Movement as medicine

About three months ago, I joined a great local gym called Durbrow Performance Training (also owned by a female entrepreneur!) in East Somerville. It’s not a traditional gym with treadmills and weight machines. Instead, I sign up for classes to do personal training programs in a group setting. It’s been a terrific experience! My body is sore half the time nowadays, but I have noticed a definite improvement in strength, energy, and mood.

In the clinical setting, I see a very strong correlation between movement and pain. The more regularly someone moves – whether it’s walking, yoga, strength training, or swimming – the less likely they are to suffer from chronic pain. Two concrete examples come to mind:

  • Among my patients is a 70-something “gym rat” (You know who you are!) who looks 15 years younger than he actually is. He uses trigger point dry needling to manage his ankylosis spondylitis and intermittent joint pain, but for the most part, he is very active and does pretty much everything he wants. He still works full-time as an engineer and has not made up his mind whether or not to retire in 2020.
  • In my recent trip to Hong Kong, I arrived at 6:30am after a 15+hour flight. I used to have chronic back pain, so I was worried about the effect such a long journey would have on my back. Due to the timing of my arrival, I couldn’t really go to bed and spent the day exploring the city on foot. According to the Health app, I walked 22,656 steps or 9.86 miles in total. My feet felt like they were about to fall off, but my back was fine for the entire time in Hong Kong. Compare this to the trip back to Boston, when I arrived at 8:30pm, got home, had dinner, and went to bed. My lower back ached for about a week afterwards.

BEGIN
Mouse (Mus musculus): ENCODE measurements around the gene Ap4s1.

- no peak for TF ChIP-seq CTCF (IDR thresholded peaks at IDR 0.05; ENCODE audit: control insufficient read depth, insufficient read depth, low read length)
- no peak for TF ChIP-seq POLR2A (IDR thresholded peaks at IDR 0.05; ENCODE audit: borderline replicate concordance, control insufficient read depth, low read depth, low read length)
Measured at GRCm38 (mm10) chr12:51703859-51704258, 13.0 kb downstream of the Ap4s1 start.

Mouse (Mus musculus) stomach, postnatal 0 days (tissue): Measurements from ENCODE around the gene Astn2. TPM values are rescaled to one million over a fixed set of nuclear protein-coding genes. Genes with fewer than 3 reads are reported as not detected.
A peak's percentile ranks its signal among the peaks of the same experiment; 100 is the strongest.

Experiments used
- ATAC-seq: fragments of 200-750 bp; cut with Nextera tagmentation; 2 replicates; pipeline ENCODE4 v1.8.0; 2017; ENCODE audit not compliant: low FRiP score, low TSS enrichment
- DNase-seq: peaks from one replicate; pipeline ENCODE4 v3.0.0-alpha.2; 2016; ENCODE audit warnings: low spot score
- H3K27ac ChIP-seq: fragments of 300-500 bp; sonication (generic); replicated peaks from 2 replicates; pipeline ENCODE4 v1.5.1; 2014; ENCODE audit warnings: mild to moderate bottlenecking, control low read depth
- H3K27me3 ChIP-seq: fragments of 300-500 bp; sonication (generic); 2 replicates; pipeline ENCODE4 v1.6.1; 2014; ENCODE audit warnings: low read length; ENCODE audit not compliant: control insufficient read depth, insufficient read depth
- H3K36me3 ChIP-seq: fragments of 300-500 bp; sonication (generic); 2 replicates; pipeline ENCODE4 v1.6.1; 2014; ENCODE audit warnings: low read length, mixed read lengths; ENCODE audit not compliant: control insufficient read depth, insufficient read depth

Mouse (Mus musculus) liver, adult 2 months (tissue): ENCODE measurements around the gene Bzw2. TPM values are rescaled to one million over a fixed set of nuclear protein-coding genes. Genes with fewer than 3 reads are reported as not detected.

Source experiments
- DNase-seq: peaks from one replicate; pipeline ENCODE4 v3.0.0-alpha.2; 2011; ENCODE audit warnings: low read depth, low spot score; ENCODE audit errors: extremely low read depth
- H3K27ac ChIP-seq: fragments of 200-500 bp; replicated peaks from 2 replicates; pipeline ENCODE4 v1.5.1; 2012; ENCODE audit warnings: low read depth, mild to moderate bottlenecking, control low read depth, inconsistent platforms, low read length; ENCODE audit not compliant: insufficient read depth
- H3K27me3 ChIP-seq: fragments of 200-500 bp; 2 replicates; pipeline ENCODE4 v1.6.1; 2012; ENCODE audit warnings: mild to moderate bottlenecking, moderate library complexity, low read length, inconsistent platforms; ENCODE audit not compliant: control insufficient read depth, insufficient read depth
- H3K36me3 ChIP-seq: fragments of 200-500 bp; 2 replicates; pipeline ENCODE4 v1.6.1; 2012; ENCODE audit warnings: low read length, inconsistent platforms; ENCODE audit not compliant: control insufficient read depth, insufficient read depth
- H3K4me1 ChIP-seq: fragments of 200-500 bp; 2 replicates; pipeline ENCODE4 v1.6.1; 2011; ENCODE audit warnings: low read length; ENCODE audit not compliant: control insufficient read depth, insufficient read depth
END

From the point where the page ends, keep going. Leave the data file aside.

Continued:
For me, the biggest push for starting a fitness program is the fact that my father just celebrated his 80th birthday, so there’s a good chance I’m stuck in this body for another half a century… and I can’t exactly trade it in for a new model in 10-20 years. I think it’s ironic that we as a society take better care of our cars than our bodies. Most people will take their car in for all the scheduled maintenance but skip their annual physical for years. (Why do we take our bodies for granted, rarely giving it the nourishment or care it deserves, and then get surprised and angry when things break down? Hmmm… this topic deserves its own post.)

Interestingly, my measurements after three months of also supported another pet theory of mine that weight is totally dependent on food. I lost 3.5 inches but gained 3 lbs. because my self-control went AWOL for the last two months and Brownie Brittles were Buy One, Get One at Costco. (It’s all your fault, Costco!) It certainly did not help that the gym is across from the phenomenal Deano’s Pasta factory store AND around the block from Louie’s Ice Cream. If nothing else, I think this is proof that God has a sense of humor.

I was hoping the 2x/week workout would get me beach ready in 3 months but I could not, for the life of me, stay on the wagon for my diet. Therefore, I head to the Cape next week: stronger and feeling too good to care about how I look in a swimsuit.

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